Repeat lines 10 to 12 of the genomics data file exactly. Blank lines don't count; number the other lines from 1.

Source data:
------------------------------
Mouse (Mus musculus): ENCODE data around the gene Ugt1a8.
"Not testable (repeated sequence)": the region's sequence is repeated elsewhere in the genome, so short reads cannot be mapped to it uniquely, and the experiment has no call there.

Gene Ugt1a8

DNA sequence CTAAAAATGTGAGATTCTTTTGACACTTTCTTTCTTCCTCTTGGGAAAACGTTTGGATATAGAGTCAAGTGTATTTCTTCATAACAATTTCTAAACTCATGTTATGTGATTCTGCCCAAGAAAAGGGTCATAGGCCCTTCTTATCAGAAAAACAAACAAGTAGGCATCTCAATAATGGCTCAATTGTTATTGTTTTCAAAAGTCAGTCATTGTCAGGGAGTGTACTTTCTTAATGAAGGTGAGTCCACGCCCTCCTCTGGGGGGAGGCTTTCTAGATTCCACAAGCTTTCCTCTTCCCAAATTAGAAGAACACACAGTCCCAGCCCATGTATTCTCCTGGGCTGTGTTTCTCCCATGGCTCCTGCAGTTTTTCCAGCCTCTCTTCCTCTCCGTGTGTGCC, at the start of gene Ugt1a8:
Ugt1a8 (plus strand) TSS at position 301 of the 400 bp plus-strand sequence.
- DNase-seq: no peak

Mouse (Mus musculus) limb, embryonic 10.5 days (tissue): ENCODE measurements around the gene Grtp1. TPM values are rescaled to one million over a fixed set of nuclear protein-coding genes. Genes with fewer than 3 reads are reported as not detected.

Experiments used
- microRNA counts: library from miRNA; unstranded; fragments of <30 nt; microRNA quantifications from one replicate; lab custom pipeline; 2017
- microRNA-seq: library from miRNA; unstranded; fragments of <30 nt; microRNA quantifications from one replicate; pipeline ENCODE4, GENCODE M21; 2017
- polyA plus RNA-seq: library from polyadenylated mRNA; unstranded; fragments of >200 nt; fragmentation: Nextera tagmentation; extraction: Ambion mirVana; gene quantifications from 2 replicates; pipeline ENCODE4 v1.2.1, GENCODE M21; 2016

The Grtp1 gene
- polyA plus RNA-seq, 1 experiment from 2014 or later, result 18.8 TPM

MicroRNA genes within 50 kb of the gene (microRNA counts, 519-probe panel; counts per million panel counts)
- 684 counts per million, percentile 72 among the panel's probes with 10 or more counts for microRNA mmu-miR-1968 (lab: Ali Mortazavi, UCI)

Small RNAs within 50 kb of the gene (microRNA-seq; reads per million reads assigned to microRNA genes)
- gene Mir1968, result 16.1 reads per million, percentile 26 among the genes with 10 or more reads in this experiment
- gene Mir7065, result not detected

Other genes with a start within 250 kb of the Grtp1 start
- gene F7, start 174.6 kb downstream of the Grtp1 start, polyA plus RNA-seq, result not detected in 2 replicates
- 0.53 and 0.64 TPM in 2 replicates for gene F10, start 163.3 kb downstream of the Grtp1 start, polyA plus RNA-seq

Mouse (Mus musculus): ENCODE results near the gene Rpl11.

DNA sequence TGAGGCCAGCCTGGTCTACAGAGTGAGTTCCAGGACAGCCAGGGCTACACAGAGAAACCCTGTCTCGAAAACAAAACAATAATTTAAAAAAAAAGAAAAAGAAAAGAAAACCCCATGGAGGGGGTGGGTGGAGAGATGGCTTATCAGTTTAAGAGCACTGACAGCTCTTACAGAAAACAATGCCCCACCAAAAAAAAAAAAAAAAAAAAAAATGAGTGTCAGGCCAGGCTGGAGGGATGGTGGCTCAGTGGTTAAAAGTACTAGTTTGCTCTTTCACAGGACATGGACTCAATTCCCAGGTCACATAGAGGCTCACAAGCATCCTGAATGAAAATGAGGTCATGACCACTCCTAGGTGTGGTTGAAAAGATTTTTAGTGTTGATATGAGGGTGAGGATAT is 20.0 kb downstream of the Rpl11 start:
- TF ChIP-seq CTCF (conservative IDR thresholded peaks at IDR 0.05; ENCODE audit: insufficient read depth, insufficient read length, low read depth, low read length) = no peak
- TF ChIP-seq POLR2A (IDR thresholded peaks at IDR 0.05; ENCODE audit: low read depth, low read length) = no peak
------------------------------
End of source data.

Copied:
- microRNA-seq: library from miRNA; unstranded; fragments of <30 nt; microRNA quantifications from one replicate; pipeline ENCODE4, GENCODE M21; 2017
- polyA plus RNA-seq: library from polyadenylated mRNA; unstranded; fragments of >200 nt; fragmentation: Nextera tagmentation; extraction: Ambion mirVana; gene quantifications from 2 replicates; pipeline ENCODE4 v1.2.1, GENCODE M21; 2016

The Grtp1 gene